Editorial writer William Brewer is a bankruptcy lawyer who practices in Raleigh, NC and is a past President of the National Association of Consumer Bankruptcy Attorneys (NACBA).
The nation is finally and slowly emerging from the Great Recession – a period during which delinquency rates on consumer debts were five times higher than the rates during the previous five years. Simply put, many North Carolinians could not pay their debts because of lost jobs and fast-declining home values.
The result, not surprisingly, has been an explosion in lawsuits, especially by large national debt buying outfits that specialize in purchasing bad debts from the original creditors for pennies on the dollar and then trying to collect whatever they can.
The balance between the rights of these giant creditors to seize property from debtors and the rights of the debtors to keep property necessary to provide for their families is a delicate one. Those who have the ability to pay debts ought to do so. But, when confronted with the choice of paying a consumer debt like a credit card bill or providing for a family’s needs, family should come first. Unfortunately, the ability to put families first has been placed in jeopardy by the introduction of a wage garnishment proposal in the North Carolina Senate (Senate Bill 632) by Sen. Andrew Brock.
To understand the Senator Brock’s proposal, a little history lesson is helpful.
North Carolina law has long placed reasonable limitations on the right of a creditor who has successfully sued a debtor to seize his or her wages. Since 1870, state law has prohibited the seizure of such wages from the previous 60 days when it can be shown that the earnings “are necessary for the use for a family supported, wholly or in part, by his labor.”
Our courts have repeatedly upheld and applied this law to allow a debtor to protect 60 days of wages from his creditors, whether in the form of unpaid wages or wages received and in the bank, but only so long as they are necessary for the support of the debtor’s family. In other words, for almost 150 years, North Carolina has balanced the competing interests in this area by allowing a debtor to provide for his or her family.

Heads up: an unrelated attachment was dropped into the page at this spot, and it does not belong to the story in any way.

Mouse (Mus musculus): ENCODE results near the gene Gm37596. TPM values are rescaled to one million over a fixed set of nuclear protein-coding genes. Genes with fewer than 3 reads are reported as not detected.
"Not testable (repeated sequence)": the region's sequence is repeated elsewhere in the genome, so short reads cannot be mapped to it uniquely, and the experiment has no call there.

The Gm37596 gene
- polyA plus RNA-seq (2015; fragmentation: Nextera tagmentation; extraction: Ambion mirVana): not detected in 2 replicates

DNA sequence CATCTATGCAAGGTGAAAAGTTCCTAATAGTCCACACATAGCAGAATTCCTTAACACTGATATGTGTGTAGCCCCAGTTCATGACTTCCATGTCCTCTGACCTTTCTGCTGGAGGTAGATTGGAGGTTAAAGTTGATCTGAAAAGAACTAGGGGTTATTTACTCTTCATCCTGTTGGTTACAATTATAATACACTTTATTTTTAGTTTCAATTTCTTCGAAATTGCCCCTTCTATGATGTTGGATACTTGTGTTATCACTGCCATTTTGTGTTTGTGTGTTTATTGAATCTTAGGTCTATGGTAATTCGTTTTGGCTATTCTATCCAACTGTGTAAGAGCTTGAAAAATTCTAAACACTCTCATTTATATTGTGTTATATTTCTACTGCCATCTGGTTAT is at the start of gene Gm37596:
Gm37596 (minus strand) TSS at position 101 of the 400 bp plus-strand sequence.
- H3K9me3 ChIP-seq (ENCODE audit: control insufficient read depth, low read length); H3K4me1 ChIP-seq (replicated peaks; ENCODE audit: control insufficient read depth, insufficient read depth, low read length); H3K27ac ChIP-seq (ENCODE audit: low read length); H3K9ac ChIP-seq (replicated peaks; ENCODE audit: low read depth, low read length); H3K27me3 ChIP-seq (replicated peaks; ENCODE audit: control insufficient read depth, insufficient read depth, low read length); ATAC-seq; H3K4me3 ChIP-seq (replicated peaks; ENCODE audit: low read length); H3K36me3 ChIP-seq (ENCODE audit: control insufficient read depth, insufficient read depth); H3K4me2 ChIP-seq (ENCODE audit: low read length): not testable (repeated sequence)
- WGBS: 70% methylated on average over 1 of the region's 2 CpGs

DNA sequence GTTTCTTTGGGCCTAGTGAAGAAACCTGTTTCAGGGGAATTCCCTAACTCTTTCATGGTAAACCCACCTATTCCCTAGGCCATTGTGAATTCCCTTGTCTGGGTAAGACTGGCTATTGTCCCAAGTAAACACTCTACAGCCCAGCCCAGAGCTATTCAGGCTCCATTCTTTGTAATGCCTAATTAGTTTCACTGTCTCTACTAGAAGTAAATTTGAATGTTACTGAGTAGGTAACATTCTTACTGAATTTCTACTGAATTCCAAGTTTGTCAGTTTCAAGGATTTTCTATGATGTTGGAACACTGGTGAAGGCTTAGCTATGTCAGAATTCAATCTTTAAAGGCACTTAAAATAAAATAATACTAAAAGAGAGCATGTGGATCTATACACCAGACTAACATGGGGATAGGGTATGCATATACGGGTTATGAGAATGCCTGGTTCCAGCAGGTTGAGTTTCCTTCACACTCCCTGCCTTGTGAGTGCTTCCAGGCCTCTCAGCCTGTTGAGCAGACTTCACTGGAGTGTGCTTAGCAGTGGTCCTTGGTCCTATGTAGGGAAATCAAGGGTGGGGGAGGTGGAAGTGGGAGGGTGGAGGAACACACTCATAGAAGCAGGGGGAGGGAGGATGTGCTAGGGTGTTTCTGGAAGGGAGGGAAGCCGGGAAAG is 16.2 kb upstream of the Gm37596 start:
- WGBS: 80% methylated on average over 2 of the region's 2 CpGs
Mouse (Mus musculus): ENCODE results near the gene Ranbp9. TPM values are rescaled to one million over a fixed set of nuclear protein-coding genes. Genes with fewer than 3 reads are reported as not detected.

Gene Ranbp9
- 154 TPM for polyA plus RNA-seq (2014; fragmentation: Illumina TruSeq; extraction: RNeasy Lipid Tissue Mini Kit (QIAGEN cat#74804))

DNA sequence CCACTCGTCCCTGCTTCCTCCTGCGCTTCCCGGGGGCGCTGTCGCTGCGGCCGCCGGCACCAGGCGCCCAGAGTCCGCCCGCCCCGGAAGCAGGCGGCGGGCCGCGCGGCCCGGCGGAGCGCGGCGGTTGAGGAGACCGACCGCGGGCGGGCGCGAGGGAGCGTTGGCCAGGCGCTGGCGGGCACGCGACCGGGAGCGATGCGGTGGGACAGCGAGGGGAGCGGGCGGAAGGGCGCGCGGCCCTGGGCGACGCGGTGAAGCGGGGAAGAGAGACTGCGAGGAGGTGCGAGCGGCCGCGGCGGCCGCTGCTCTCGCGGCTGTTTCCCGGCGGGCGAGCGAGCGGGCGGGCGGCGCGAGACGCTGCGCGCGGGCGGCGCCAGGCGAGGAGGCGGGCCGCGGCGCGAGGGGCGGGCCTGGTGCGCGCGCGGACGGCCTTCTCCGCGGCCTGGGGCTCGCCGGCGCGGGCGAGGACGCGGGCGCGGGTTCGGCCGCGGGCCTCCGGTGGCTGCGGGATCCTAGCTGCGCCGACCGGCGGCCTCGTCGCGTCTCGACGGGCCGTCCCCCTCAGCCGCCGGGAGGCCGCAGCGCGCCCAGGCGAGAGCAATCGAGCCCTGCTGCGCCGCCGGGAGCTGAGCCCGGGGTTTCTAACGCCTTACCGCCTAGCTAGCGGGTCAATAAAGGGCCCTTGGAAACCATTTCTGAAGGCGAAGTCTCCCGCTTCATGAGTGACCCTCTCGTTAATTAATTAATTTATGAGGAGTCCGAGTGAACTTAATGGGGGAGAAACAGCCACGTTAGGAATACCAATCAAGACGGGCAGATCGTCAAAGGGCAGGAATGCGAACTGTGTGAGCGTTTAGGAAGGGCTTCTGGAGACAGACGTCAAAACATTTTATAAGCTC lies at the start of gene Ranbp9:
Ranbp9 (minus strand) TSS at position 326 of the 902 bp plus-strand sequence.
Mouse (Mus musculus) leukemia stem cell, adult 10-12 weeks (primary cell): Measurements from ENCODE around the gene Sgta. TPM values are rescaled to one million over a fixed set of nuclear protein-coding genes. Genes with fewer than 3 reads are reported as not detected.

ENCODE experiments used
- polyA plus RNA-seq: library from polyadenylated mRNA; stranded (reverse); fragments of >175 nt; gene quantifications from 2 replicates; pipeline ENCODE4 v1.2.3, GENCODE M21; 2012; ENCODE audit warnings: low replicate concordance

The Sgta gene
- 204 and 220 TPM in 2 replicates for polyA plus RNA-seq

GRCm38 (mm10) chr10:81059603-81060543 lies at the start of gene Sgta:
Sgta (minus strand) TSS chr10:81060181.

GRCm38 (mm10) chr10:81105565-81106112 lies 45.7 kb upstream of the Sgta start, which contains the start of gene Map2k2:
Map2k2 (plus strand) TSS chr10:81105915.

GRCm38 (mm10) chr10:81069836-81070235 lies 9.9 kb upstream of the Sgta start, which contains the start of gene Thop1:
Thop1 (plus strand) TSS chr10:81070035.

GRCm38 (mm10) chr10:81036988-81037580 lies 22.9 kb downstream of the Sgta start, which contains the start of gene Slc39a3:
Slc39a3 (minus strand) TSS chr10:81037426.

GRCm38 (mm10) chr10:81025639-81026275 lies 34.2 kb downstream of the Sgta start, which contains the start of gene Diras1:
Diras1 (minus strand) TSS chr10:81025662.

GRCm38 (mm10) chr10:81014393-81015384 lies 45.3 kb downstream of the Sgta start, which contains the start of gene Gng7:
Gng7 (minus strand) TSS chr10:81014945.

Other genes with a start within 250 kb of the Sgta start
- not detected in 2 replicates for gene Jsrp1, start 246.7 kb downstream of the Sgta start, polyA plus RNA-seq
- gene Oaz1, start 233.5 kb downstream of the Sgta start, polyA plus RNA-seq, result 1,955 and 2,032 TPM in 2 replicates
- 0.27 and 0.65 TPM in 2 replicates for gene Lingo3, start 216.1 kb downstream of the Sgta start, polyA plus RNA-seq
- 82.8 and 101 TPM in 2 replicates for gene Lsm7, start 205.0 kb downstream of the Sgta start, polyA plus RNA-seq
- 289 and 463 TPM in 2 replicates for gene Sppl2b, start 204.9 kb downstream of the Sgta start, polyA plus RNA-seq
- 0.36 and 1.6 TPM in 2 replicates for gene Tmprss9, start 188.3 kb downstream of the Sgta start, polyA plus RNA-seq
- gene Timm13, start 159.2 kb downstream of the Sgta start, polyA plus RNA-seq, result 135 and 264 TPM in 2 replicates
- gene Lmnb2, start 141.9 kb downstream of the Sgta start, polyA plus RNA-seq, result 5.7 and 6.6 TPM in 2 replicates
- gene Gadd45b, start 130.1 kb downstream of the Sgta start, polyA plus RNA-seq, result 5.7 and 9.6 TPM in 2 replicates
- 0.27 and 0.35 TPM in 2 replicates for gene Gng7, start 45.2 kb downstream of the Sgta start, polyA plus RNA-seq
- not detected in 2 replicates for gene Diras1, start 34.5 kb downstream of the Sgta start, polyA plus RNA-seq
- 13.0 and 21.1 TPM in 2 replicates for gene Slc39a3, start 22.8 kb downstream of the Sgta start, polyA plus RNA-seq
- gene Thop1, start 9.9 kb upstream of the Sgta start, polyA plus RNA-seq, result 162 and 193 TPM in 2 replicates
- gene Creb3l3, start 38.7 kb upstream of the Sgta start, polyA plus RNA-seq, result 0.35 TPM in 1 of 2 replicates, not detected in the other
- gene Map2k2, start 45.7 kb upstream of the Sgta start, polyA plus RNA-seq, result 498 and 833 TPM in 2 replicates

Unfortunately, the new Senate proposal would destroy this balance by allowing a creditor to garnish 25% of a wage earner’s “disposable income,” which it defines as the debtor’s gross wages, minus taxes.
Let’s think about how this would play out in the real world. Consider a single mother with two children who earns $42,000 as a state employee. From her gross monthly pay of $3,500, $700 is deducted for taxes, $210 for retirement, and $200 for medical insurance, leaving her with take-home pay of $2,390. No one can dispute that she needs all $2,390 to support her family. However, Senate Bill 632 will allow a creditor to garnish an additional $700 from her pay, leaving her with only $1,690. The consequences will be devastating to her family.
As practical matter, the only refuge for such an unfortunate wage earner will be to file bankruptcy. But here’s the rest of the story: North Carolina has one of the lowest bankruptcy filing rates in the nation. For the first quarter of 2014, the national average for bankruptcies was 3.23 for every 1,000 people. North Carolina ranked 40th among the states with a rate of 1.82.
By contrast, the rates in our sister states in the southeast that allow wage garnishment along the lines of Senator Brock’s proposal are the highest in the nation. Tennessee is first with a rate that’s 350% of North Carolina’s. Georgia and Alabama are second and third with three times the North Carolina rate. Virginia has a rate 70% higher than North Carolina. South Carolina, which has no wage garnishment, has a filing rate 13% lower.
The conclusion from all this is inescapable: if the General Assembly and Gov. McCrory enact a law that dramatically expands wage garnishment in our state, bankruptcy filings will soar by 200-300%.
As a bankruptcy lawyer who has represented debtors for over 30 years, these statistics are not surprising to me. Contrary to conventional wisdom, people are not quick to file bankruptcy. Whether their reluctance emanates from embarrassment, a sense of defeat or simple personal morality, most will not file until they see no alternative; until they have to. For thousands upon thousands, expanded wage garnishment will provide the “have to.”